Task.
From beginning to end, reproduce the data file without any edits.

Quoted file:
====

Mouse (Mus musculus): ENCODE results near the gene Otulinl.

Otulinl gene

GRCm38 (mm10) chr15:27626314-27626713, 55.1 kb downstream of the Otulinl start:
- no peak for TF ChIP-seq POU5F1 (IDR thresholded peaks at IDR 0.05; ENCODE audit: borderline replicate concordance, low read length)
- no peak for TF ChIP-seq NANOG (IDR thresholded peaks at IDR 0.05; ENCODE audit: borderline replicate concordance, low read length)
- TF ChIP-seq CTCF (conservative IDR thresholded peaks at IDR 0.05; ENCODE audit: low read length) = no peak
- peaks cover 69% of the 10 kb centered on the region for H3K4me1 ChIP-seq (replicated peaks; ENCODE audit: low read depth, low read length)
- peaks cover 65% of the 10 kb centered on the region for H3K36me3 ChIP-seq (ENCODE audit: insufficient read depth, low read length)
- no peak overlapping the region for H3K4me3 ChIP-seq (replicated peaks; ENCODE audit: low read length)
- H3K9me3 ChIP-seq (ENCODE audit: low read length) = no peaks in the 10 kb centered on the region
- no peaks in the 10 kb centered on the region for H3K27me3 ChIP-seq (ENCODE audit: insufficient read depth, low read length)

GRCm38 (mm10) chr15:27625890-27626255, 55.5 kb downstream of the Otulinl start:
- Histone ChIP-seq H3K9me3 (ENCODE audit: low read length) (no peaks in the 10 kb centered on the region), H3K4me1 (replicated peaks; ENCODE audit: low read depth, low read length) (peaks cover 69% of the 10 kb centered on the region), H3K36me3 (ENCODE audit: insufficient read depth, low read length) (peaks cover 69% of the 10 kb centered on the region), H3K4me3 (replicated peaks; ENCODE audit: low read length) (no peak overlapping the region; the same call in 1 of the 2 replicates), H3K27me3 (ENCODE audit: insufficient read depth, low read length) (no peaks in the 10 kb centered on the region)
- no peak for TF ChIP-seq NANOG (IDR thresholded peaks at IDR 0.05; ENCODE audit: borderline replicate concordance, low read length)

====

Mouse (Mus musculus): ENCODE results near the gene Otulinl.

Otulinl gene

GRCm38 (mm10) chr15:27626314-27626713, 55.1 kb downstream of the Otulinl start:
- no peak for TF ChIP-seq POU5F1 (IDR thresholded peaks at IDR 0.05; ENCODE audit: borderline replicate concordance, low read length)
- no peak for TF ChIP-seq NANOG (IDR thresholded peaks at IDR 0.05; ENCODE audit: borderline replicate concordance, low read length)
- TF ChIP-seq CTCF (conservative IDR thresholded peaks at IDR 0.05; ENCODE audit: low read length) = no peak
- peaks cover 69% of the 10 kb centered on the region for H3K4me1 ChIP-seq (replicated peaks; ENCODE audit: low read depth, low read length)
- peaks cover 65% of the 10 kb centered on the region for H3K36me3 ChIP-seq (ENCODE audit: insufficient read depth, low read length)
- no peak overlapping the region for H3K4me3 ChIP-seq (replicated peaks; ENCODE audit: low read length)
- H3K9me3 ChIP-seq (ENCODE audit: low read length) = no peaks in the 10 kb centered on the region
- no peaks in the 10 kb centered on the region for H3K27me3 ChIP-seq (ENCODE audit: insufficient read depth, low read length)

GRCm38 (mm10) chr15:27625890-27626255, 55.5 kb downstream of the Otulinl start:
- Histone ChIP-seq H3K9me3 (ENCODE audit: low read length) (no peaks in the 10 kb centered on the region), H3K4me1 (replicated peaks; ENCODE audit: low read depth, low read length) (peaks cover 69% of the 10 kb centered on the region), H3K36me3 (ENCODE audit: insufficient read depth, low read length) (peaks cover 69% of the 10 kb centered on the region), H3K4me3 (replicated peaks; ENCODE audit: low read length) (no peak overlapping the region; the same call in 1 of the 2 replicates), H3K27me3 (ENCODE audit: insufficient read depth, low read length) (no peaks in the 10 kb centered on the region)
- no peak for TF ChIP-seq NANOG (IDR thresholded peaks at IDR 0.05; ENCODE audit: borderline replicate concordance, low read length)